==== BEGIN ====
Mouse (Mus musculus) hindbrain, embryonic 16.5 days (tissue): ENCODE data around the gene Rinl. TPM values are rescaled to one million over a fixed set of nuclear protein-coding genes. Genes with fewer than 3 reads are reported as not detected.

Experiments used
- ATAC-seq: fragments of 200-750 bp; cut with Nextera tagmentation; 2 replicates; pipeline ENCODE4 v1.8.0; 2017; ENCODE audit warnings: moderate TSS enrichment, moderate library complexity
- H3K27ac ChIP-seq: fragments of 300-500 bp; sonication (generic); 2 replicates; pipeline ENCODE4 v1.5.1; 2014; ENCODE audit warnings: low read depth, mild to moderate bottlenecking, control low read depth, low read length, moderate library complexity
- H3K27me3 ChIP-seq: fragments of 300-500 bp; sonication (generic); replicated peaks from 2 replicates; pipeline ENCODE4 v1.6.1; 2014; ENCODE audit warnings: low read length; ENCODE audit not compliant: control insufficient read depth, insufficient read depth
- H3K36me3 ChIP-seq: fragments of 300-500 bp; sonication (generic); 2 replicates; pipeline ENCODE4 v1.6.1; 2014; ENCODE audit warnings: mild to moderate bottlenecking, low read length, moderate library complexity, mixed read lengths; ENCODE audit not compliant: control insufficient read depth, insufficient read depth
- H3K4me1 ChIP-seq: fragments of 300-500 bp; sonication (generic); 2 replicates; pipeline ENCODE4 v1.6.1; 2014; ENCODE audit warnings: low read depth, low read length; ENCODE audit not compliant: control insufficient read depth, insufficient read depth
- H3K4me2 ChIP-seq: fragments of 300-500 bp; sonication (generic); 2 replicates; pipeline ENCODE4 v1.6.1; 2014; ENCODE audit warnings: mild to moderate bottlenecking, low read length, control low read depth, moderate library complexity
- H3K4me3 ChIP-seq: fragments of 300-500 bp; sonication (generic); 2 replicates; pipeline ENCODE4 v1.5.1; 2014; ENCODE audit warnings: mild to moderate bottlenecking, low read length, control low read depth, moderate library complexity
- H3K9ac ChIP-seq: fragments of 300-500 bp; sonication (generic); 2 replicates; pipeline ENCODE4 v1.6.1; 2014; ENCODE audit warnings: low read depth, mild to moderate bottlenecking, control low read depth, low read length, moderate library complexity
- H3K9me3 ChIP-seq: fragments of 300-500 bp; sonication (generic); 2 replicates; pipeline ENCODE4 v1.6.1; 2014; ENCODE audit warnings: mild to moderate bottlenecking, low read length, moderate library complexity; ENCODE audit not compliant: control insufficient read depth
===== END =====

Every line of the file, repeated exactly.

Mouse (Mus musculus) hindbrain, embryonic 16.5 days (tissue): ENCODE data around the gene Rinl. TPM values are rescaled to one million over a fixed set of nuclear protein-coding genes. Genes with fewer than 3 reads are reported as not detected.

Experiments used
- ATAC-seq: fragments of 200-750 bp; cut with Nextera tagmentation; 2 replicates; pipeline ENCODE4 v1.8.0; 2017; ENCODE audit warnings: moderate TSS enrichment, moderate library complexity
- H3K27ac ChIP-seq: fragments of 300-500 bp; sonication (generic); 2 replicates; pipeline ENCODE4 v1.5.1; 2014; ENCODE audit warnings: low read depth, mild to moderate bottlenecking, control low read depth, low read length, moderate library complexity
- H3K27me3 ChIP-seq: fragments of 300-500 bp; sonication (generic); replicated peaks from 2 replicates; pipeline ENCODE4 v1.6.1; 2014; ENCODE audit warnings: low read length; ENCODE audit not compliant: control insufficient read depth, insufficient read depth
- H3K36me3 ChIP-seq: fragments of 300-500 bp; sonication (generic); 2 replicates; pipeline ENCODE4 v1.6.1; 2014; ENCODE audit warnings: mild to moderate bottlenecking, low read length, moderate library complexity, mixed read lengths; ENCODE audit not compliant: control insufficient read depth, insufficient read depth
- H3K4me1 ChIP-seq: fragments of 300-500 bp; sonication (generic); 2 replicates; pipeline ENCODE4 v1.6.1; 2014; ENCODE audit warnings: low read depth, low read length; ENCODE audit not compliant: control insufficient read depth, insufficient read depth
- H3K4me2 ChIP-seq: fragments of 300-500 bp; sonication (generic); 2 replicates; pipeline ENCODE4 v1.6.1; 2014; ENCODE audit warnings: mild to moderate bottlenecking, low read length, control low read depth, moderate library complexity
- H3K4me3 ChIP-seq: fragments of 300-500 bp; sonication (generic); 2 replicates; pipeline ENCODE4 v1.5.1; 2014; ENCODE audit warnings: mild to moderate bottlenecking, low read length, control low read depth, moderate library complexity
- H3K9ac ChIP-seq: fragments of 300-500 bp; sonication (generic); 2 replicates; pipeline ENCODE4 v1.6.1; 2014; ENCODE audit warnings: low read depth, mild to moderate bottlenecking, control low read depth, low read length, moderate library complexity
- H3K9me3 ChIP-seq: fragments of 300-500 bp; sonication (generic); 2 replicates; pipeline ENCODE4 v1.6.1; 2014; ENCODE audit warnings: mild to moderate bottlenecking, low read length, moderate library complexity; ENCODE audit not compliant: control insufficient read depth